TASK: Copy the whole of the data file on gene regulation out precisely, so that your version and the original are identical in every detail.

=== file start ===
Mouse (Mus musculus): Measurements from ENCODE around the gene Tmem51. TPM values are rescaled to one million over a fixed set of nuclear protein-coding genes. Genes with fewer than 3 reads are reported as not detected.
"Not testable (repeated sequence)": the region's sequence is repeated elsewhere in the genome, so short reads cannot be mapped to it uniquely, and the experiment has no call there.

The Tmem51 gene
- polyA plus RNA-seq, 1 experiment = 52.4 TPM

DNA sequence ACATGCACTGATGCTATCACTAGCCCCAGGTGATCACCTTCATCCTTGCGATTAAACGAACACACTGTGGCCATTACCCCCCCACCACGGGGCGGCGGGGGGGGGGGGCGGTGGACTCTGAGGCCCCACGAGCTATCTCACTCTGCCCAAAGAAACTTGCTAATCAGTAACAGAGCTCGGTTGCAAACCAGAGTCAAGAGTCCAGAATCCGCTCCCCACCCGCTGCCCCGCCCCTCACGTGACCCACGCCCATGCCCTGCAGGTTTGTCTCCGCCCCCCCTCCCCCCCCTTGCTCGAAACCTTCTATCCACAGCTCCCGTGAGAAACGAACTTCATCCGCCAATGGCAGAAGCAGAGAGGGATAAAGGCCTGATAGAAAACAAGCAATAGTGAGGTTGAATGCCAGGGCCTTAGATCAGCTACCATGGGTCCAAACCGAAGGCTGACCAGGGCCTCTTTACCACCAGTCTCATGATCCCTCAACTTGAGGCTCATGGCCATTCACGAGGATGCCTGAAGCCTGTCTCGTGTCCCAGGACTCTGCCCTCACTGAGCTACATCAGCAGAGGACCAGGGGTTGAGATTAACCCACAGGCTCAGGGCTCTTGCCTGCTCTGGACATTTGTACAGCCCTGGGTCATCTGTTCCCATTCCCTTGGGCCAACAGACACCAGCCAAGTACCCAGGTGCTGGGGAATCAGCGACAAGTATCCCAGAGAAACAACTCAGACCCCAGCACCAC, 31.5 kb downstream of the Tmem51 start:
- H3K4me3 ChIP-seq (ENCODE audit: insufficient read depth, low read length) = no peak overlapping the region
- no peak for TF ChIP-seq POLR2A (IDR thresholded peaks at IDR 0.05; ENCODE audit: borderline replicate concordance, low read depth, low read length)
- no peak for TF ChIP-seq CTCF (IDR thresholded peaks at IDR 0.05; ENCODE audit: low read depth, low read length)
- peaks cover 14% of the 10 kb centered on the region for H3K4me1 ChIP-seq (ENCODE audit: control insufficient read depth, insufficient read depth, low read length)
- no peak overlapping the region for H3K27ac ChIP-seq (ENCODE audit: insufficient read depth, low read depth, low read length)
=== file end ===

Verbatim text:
Mouse (Mus musculus): Measurements from ENCODE around the gene Tmem51. TPM values are rescaled to one million over a fixed set of nuclear protein-coding genes. Genes with fewer than 3 reads are reported as not detected.
"Not testable (repeated sequence)": the region's sequence is repeated elsewhere in the genome, so short reads cannot be mapped to it uniquely, and the experiment has no call there.

The Tmem51 gene
- polyA plus RNA-seq, 1 experiment = 52.4 TPM

DNA sequence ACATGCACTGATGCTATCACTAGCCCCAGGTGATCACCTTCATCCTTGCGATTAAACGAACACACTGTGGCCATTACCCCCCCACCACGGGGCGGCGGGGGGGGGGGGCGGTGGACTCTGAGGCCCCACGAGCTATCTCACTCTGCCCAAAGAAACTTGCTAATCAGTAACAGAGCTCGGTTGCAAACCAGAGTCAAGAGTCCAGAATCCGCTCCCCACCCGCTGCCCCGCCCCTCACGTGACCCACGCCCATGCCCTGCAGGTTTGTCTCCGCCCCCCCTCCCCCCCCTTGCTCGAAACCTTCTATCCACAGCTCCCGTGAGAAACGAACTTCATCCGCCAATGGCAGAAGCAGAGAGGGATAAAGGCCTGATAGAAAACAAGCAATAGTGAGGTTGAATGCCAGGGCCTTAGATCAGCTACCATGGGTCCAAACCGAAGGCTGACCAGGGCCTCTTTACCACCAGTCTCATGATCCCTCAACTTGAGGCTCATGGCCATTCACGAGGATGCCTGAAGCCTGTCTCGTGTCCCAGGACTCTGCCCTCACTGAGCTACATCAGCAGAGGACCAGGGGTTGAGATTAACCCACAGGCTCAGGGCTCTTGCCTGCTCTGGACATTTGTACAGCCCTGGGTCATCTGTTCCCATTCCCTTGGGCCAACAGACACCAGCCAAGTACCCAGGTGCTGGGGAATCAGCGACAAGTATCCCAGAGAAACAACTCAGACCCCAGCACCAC, 31.5 kb downstream of the Tmem51 start:
- H3K4me3 ChIP-seq (ENCODE audit: insufficient read depth, low read length) = no peak overlapping the region
- no peak for TF ChIP-seq POLR2A (IDR thresholded peaks at IDR 0.05; ENCODE audit: borderline replicate concordance, low read depth, low read length)
- no peak for TF ChIP-seq CTCF (IDR thresholded peaks at IDR 0.05; ENCODE audit: low read depth, low read length)
- peaks cover 14% of the 10 kb centered on the region for H3K4me1 ChIP-seq (ENCODE audit: control insufficient read depth, insufficient read depth, low read length)
- no peak overlapping the region for H3K27ac ChIP-seq (ENCODE audit: insufficient read depth, low read depth, low read length)